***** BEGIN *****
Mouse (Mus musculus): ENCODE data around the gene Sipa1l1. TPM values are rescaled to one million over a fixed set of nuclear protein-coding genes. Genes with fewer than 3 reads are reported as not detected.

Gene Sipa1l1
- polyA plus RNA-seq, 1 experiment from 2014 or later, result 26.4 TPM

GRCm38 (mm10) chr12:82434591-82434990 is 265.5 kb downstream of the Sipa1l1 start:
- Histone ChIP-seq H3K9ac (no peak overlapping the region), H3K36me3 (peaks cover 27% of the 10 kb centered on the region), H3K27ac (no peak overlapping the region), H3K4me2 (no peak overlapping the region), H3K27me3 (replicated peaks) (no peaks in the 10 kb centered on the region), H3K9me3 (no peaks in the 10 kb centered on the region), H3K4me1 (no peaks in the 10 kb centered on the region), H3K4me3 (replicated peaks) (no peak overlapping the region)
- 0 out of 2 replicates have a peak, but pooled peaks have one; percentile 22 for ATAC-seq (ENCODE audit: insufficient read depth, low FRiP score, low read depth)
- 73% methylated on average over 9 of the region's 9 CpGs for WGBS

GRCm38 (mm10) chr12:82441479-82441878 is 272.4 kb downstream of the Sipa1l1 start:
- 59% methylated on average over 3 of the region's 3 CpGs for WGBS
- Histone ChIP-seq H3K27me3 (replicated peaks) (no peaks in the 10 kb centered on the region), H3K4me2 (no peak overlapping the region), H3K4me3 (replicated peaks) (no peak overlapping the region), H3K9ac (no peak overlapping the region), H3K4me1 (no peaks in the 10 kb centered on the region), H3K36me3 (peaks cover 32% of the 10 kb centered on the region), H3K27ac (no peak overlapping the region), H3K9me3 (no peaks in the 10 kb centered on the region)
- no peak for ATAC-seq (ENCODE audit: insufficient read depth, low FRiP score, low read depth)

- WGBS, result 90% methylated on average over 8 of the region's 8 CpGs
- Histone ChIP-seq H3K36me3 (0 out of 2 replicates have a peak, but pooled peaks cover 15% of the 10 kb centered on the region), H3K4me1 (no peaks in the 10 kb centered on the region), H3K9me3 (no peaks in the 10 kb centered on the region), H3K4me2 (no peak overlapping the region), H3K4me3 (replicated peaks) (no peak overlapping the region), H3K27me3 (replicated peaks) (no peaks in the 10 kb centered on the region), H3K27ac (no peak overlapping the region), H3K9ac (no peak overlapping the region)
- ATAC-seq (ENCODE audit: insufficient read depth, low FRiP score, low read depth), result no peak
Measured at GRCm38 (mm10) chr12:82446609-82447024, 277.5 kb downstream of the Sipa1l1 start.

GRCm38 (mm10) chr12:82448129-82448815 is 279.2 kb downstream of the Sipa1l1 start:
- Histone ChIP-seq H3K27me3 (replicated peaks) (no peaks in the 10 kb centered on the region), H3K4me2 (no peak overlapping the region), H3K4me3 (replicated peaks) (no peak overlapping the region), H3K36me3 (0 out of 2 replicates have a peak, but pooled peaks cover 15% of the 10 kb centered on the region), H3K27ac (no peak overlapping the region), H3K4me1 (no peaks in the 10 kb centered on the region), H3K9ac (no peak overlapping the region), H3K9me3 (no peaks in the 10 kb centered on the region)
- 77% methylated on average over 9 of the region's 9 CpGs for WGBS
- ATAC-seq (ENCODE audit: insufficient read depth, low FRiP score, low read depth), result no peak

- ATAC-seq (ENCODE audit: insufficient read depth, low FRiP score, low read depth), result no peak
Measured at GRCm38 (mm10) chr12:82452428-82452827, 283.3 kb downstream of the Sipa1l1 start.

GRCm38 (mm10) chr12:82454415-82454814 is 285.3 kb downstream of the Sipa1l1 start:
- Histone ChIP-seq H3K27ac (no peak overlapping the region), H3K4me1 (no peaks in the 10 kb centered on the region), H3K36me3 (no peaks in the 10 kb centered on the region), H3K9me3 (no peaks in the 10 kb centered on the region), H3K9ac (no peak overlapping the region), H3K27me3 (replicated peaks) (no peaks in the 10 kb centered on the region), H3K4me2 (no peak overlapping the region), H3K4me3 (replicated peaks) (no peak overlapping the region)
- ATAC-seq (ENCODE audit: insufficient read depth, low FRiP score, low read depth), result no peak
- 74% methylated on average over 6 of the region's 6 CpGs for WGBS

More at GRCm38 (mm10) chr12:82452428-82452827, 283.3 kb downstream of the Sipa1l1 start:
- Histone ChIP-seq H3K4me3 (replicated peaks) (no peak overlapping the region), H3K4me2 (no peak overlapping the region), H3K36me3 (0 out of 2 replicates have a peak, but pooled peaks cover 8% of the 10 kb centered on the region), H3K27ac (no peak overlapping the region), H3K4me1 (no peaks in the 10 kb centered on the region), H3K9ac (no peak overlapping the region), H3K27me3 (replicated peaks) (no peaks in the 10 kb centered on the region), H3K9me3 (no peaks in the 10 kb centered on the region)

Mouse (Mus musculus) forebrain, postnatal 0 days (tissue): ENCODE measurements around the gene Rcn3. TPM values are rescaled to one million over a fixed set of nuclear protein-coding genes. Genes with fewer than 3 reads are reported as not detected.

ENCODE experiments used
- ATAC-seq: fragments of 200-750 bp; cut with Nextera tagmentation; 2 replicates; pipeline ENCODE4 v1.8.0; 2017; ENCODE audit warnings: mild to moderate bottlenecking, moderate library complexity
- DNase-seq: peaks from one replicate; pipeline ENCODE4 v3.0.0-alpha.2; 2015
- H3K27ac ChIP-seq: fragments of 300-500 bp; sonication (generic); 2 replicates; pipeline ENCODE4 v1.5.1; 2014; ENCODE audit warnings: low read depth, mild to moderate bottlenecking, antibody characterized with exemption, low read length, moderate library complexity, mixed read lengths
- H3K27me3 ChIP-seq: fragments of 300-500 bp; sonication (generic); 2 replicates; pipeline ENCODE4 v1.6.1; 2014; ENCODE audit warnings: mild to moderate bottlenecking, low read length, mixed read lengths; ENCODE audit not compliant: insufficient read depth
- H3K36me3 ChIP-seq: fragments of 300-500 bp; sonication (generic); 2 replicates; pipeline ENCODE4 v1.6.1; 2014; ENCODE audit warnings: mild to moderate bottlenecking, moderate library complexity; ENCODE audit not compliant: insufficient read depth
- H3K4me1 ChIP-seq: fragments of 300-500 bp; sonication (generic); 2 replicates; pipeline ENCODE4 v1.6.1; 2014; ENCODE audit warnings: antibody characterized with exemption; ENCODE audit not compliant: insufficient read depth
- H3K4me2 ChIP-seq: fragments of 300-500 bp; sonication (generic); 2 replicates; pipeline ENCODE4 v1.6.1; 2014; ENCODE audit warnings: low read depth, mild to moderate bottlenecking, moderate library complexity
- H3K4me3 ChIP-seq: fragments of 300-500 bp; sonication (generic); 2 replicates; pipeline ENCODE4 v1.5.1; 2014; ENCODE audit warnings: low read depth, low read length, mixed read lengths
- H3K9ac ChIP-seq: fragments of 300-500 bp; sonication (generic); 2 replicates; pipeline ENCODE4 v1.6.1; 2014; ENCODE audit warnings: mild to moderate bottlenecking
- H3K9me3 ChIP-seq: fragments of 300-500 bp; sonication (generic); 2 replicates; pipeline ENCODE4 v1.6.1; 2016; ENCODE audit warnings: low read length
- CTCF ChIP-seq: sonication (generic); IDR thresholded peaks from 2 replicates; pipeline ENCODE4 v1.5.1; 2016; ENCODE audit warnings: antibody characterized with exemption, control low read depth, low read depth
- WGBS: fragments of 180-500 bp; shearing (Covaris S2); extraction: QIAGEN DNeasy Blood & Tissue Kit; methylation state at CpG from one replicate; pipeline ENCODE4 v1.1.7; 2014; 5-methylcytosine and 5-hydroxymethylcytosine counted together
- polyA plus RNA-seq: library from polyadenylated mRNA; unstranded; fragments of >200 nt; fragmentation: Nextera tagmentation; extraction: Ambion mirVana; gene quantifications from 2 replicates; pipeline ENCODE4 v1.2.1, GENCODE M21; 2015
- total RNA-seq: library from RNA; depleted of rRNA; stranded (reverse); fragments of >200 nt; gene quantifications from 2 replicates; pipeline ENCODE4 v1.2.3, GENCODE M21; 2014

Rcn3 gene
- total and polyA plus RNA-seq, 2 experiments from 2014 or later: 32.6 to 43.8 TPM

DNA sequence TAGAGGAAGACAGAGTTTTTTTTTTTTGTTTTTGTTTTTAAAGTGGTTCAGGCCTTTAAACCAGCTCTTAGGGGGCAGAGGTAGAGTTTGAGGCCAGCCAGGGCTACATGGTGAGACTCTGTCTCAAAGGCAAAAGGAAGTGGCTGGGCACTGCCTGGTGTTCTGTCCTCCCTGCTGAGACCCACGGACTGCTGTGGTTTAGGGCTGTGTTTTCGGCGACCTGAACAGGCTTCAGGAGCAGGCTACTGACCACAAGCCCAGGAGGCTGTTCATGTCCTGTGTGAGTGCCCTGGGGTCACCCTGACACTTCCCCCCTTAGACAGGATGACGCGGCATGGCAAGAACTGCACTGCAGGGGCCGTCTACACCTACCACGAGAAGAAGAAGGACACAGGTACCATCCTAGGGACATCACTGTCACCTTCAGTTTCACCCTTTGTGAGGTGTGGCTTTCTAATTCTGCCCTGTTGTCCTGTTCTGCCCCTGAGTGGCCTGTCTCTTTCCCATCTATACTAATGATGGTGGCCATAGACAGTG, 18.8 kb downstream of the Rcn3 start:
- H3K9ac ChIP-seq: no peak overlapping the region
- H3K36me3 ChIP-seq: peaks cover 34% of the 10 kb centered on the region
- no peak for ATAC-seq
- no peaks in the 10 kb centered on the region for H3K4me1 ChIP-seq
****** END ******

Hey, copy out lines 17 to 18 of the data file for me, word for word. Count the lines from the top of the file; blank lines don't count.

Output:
- Histone ChIP-seq H3K27me3 (replicated peaks) (no peaks in the 10 kb centered on the region), H3K4me2 (no peak overlapping the region), H3K4me3 (replicated peaks) (no peak overlapping the region), H3K36me3 (0 out of 2 replicates have a peak, but pooled peaks cover 15% of the 10 kb centered on the region), H3K27ac (no peak overlapping the region), H3K4me1 (no peaks in the 10 kb centered on the region), H3K9ac (no peak overlapping the region), H3K9me3 (no peaks in the 10 kb centered on the region)
- 77% methylated on average over 9 of the region's 9 CpGs for WGBS